I learned some interesting things:

  1. All but one teen “has a MySpace”, and the one that doesn’t sounded like she was actively rejecting it. Only two are on Facebook, and one of those has a sister in college with whom she communicates on Facebook.
  2. They don’t email each other. They use MySpace or text messages or they talk face to face at school. Email is for website registrations and contacting teachers.
  3. They all hate ads on websites. They especially hate pop-ups, ads with audio files, video ads, and ads that tell you you’ve won something when you haven’t. Even so, one of the kids said that when he sees ads that have little games in them, he can’t help but play them. “Even when I know it’s going to take me to a page I don’t want to go to, I still have to shoot the monkey.”
  4. While only two of the kids identified as “gamers,” all the kids said they play games, on their phones and online. They like Tetris and PacMan, and little Flash games.
  5. The teens time shift most of their TV watching using the web. They all watch YouTube. Most interesting to me, they make no distinction between watching a full episode of a show on the CBS website, watching it on the licensed third-party site Veoh, and watching it on any one of the many sites that stream pirated shows from China. Wherever they can find the episode they want to watch, that’s where they’ll watch it.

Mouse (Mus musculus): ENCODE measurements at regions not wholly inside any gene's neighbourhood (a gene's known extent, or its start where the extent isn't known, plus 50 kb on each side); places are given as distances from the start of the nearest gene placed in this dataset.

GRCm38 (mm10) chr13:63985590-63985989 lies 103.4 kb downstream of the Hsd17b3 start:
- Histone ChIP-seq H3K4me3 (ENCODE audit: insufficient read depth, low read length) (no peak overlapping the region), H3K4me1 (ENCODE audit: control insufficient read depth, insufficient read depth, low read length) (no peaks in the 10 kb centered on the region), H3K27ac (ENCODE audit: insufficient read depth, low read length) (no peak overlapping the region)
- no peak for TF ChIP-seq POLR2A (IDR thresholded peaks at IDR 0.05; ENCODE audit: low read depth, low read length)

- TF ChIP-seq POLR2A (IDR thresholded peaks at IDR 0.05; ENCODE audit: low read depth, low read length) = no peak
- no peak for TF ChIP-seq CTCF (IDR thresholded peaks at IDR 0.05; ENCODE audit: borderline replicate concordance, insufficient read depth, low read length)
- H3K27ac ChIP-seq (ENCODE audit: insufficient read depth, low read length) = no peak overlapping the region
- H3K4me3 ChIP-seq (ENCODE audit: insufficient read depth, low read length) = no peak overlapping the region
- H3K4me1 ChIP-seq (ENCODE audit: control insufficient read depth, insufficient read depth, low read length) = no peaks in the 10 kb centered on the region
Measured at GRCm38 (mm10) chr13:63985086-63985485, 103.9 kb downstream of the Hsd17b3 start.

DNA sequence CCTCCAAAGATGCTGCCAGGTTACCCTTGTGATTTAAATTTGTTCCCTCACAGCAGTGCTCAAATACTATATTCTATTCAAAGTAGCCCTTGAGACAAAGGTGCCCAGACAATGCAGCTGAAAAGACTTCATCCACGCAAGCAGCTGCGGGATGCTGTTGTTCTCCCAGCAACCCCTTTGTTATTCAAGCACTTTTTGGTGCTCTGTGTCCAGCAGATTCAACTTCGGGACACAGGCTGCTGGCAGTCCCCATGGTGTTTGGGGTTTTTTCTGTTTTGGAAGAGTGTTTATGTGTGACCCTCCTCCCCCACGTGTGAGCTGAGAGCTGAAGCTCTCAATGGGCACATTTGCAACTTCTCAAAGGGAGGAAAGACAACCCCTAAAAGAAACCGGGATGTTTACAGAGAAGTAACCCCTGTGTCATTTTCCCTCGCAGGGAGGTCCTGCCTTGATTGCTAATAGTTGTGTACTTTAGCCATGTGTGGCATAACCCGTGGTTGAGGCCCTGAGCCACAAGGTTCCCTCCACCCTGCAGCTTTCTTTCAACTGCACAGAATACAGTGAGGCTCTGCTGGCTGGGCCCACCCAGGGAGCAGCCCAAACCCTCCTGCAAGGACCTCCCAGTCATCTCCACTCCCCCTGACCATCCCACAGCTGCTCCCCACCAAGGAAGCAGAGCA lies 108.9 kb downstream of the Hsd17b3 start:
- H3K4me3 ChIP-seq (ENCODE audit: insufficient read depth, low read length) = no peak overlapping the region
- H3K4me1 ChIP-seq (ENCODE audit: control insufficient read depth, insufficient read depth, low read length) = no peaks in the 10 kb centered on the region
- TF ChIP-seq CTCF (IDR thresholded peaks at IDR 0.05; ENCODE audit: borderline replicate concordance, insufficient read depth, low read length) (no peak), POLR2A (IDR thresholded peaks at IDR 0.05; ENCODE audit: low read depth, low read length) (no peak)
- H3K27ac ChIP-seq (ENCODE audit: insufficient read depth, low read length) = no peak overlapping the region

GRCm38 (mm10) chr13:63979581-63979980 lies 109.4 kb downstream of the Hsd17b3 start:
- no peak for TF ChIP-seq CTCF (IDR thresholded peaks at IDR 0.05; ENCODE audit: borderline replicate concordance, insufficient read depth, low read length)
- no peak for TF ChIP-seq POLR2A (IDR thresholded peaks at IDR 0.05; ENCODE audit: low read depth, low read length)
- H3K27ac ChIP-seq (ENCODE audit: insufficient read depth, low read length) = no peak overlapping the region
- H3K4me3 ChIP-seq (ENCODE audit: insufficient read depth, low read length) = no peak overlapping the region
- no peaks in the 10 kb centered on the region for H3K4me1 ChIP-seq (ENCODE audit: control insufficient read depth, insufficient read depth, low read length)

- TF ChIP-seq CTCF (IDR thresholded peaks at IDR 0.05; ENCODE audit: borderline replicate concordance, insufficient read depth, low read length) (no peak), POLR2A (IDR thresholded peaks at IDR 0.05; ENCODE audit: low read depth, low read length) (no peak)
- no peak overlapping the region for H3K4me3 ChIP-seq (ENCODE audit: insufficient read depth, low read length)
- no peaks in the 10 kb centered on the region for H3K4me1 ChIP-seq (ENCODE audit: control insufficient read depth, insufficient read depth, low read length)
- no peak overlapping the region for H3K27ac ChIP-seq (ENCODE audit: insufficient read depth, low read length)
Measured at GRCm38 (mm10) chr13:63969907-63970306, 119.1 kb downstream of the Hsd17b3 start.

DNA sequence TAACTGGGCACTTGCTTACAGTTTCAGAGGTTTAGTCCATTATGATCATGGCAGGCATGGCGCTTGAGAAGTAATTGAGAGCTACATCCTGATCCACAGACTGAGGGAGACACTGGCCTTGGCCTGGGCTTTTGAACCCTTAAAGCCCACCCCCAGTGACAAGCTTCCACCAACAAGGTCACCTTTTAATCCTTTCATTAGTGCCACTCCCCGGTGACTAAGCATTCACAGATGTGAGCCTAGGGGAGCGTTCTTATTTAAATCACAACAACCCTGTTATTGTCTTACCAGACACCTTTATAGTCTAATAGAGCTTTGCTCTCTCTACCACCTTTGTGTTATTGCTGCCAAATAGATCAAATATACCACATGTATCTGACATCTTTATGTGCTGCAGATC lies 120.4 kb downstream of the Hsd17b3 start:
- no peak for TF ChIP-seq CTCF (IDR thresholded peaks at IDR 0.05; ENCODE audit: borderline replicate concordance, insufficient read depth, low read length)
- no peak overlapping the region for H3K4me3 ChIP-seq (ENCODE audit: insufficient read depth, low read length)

6. Some of the teens seemed pretty savvy about being advertised to, and they understand that the ads are what pay the bills. One commented that he likes to watch sports clips on NBA.com, but hates that before every single clip, there’s the same commercial for Miller Lite. It’s annoying, and he’s not interested in beer. “The advertising should go with what’s on the site,” he said. “If it were for basketball shoes, that would be okay.”

It was a great panel. These kids will be going to college in a few years, and they are going to bring their expectations for technology and communication with them to campus. They may not want their professors or librarians on Facebook, or sending them text messages, but they may respond a whole lot better to the things we try to teach them if we put it in the shape of a little Flash game.